• December 22, 2012 at 3:06 pm

      What you said! That’s the thing: I felt sad for them, almost, for how much good they’re not going to see because they’re too busy looking at and for the wrong things.

      Thank you. ♥

  11. December 22, 2012 at 4:15 pm

    If my future is full of more people like you and Lil’ D and less of them, then indeed it does bode well! ❤

  12. December 22, 2012 at 4:24 pm

    Better the future your son bodes, than the present that accepts such stupidity. If you ever find out where they live, let me know. I’ve got friends….. 😉

    • December 22, 2012 at 5:19 pm

      You ARE a friend! Thanks, as always, for not only leaving me with a chuckle, but with a sense of being protected. You’re good people, John. 😀

  13. December 22, 2012 at 5:00 pm

    Wonder how many people said the same thing of Obama as a kid.

  14. December 22, 2012 at 7:07 pm

    Hello, Deborah. I found you through the recommendation of Miss Renee A. Schuls-Jacobson. She said that you and I may have some things in common and I believe we do. I too have children that are biracial so I understand the things that you and your family go through. I think that you responded to this situation the best way you could – with complete silence, knowing that your son will prove them right. Loved it!

    x melissa little

    • December 24, 2012 at 4:03 pm

      Hi, Melissa! I tried replying to your comment earlier, but WordPress ate it. Thank you for your encouraging words and support. I do believe there are good things yet to come from my son and his peers. I can’t wait to see them! (Or to visit your blog, assuming/hoping you have one!)

  15. December 22, 2012 at 8:11 pm

    Stay on the high road. The view’s nice from there, and every once in a while you get to take the perfect shot.

  16. Trevor
    December 22, 2012 at 8:18 pm

    Sorry to hear that those two assholes spoke out of ignorance–especially saying that about a child. And I’m glad that you were able to create a positive experience from it. People like them are increasingly be shamed for their antiquated beliefs–and I hope posts like yours continue to bring this problematic hate to light.

    • December 24, 2012 at 4:07 pm

      That’s the thing I wish I could’ve said to them: “Do you realize just how ignorant you sound?” But then, no, they would’ve had no framework for understanding that. So I thanked goodness that all my Li’l D saw, for now, was how close we were to Disneyland. Someday I know he’ll also see some hate, but I am also confident he will see a heck of a lot of love.

  17. December 23, 2012 at 12:24 pm

    I am sorry you have to go through moments like that from ignorant foolish people. But I am thrilled you are able to focus on love and the future and that great little boy of yours! You are being the change you wish–we all wish–to see in this world. And we will all be helping to work toward that change, one step at a time! Thanks.

    • December 24, 2012 at 4:09 pm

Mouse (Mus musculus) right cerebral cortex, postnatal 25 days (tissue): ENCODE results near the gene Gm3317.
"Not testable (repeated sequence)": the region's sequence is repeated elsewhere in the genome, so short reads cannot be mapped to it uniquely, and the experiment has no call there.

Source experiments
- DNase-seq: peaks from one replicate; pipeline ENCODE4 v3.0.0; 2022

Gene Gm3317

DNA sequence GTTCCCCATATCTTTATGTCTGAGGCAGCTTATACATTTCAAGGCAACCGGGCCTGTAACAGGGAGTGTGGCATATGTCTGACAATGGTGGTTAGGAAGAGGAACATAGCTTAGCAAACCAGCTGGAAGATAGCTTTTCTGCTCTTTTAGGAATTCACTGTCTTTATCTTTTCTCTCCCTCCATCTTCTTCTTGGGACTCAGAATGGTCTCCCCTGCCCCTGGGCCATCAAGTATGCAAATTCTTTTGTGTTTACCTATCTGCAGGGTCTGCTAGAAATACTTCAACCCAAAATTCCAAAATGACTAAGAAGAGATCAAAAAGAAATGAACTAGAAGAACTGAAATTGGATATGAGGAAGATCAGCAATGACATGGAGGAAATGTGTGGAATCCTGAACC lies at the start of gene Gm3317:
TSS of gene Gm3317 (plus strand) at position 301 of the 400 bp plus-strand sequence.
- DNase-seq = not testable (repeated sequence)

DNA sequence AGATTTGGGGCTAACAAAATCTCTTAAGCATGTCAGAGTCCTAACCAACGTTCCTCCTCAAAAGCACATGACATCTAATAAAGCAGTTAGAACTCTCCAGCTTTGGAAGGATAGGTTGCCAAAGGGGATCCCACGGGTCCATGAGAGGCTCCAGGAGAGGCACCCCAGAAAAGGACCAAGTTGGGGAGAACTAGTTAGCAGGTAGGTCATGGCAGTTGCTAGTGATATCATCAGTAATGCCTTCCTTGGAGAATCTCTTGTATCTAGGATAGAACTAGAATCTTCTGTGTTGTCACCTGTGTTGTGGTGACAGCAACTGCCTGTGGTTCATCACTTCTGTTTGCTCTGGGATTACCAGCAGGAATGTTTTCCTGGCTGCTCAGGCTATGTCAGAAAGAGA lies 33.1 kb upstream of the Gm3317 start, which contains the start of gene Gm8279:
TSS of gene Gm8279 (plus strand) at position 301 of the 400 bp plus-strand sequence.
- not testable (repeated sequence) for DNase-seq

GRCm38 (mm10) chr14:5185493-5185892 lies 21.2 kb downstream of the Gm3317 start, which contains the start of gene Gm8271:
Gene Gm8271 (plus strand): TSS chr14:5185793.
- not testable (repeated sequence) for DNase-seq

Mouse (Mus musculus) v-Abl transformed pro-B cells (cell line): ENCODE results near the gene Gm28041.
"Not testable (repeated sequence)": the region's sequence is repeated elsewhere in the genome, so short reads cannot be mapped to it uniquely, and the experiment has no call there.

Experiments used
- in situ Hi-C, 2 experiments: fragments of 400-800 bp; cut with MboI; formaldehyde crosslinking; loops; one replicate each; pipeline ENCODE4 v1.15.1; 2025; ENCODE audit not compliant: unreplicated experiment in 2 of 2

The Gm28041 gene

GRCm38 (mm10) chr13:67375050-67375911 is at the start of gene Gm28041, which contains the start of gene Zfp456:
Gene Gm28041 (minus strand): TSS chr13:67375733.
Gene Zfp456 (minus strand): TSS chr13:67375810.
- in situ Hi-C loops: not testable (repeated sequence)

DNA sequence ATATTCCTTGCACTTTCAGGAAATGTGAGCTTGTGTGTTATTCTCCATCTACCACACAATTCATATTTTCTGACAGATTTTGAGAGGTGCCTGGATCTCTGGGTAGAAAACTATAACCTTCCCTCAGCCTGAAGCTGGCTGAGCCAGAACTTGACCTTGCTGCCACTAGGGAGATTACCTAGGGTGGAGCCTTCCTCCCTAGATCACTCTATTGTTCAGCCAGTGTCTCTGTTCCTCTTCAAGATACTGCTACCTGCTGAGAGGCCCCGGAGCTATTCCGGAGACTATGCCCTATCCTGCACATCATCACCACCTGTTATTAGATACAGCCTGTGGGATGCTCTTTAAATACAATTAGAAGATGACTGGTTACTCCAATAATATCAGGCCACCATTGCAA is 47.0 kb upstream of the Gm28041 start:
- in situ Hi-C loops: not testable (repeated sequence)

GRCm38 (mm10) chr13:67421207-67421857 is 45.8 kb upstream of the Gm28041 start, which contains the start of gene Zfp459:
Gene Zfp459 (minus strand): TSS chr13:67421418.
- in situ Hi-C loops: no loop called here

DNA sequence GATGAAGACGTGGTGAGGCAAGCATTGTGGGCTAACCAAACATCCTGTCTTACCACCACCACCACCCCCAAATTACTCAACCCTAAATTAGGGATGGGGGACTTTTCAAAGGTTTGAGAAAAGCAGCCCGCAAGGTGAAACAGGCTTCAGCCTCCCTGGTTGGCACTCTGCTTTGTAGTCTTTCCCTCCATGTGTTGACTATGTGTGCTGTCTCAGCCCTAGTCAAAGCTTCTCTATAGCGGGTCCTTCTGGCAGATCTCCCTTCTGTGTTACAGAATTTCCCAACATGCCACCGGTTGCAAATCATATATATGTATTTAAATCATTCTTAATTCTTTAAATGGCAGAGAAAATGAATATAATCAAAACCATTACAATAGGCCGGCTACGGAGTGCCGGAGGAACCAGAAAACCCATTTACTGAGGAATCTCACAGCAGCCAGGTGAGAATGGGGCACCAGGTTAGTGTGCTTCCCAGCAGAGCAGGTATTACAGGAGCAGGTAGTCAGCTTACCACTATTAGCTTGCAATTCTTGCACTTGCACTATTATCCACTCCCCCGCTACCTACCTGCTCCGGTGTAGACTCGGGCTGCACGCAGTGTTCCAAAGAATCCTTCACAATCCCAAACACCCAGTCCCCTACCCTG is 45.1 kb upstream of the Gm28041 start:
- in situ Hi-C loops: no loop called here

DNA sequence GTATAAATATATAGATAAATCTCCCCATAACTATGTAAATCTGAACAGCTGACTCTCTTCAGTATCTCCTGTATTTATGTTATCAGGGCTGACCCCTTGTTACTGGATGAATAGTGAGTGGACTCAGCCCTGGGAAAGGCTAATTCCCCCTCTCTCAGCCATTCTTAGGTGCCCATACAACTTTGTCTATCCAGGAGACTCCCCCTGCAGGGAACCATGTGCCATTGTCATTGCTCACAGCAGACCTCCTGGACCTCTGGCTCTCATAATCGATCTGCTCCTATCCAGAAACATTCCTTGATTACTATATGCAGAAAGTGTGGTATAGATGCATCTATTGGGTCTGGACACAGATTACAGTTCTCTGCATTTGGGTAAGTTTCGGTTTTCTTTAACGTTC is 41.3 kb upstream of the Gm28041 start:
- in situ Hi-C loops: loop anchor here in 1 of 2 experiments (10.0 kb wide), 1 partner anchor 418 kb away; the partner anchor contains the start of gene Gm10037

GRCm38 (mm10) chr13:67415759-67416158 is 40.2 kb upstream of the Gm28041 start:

Patti! So awesome to hear from you, all the more so with these lovely, inspiring words! ♥ I wish I could say I’d done as well with a totally unrelated encounter this afternoon, but I learned from that all the more clearly still that how I responded here is more apt not to be detrimental to long-term, positive change. Thanks, and merry Christmas!

  18. December 23, 2012 at 2:43 pm

    Silence at times is golden and I believe your actions are a very good example for your boy.A mothers love is a beautiful thing to see and I believe that you are a wonderful testimony to that.I too have adopted and get irritated when people ask which ones are my real kids.Some people just open mouth and insert dirty foot.

    • December 24, 2012 at 4:10 pm

      Silence really is golden sometimes! I love talking, in the right very small group of people, but I’m coming to appreciate more and more the merit in strategic silence.

      I can’t believe folks still ask others which are their “real kids.” All the kids loved and nurtured by a parent are their real parents. Period.

  19. December 23, 2012 at 4:24 pm

    You did the right thing. Still, I wish I’d been there…

  20. Briel79
    December 23, 2012 at 10:11 pm

    Ugh, I really don’t know what is wrong with some people!

    • December 24, 2012 at 4:16 pm

      Briel, I was trying to sleep and contemplating that question when your message came in! I’m still not sure what would possess someone to say something hateful like that, for no benefit whatsoever . . .

      I’m glad I posted this, though. The comments have helped me be less frustrated and more hopeful.

      Love & miss you! ♥

  21. December 24, 2012 at 4:57 am

    That’s an awful thing to say and a more awful thing to hear, and I’m so sorry there’s ignorance of this magnitude in the world. If only these people knew what wonderful human beings you and Ba.D are, they’d know your children are and will be no less of a brilliant, caring, wonderful bright spot in this world.

    But you know, we know it; we the people whose lives you have touched.

    I wish nothing but love and light to those people. They need it the most.

    • December 24, 2012 at 4:19 pm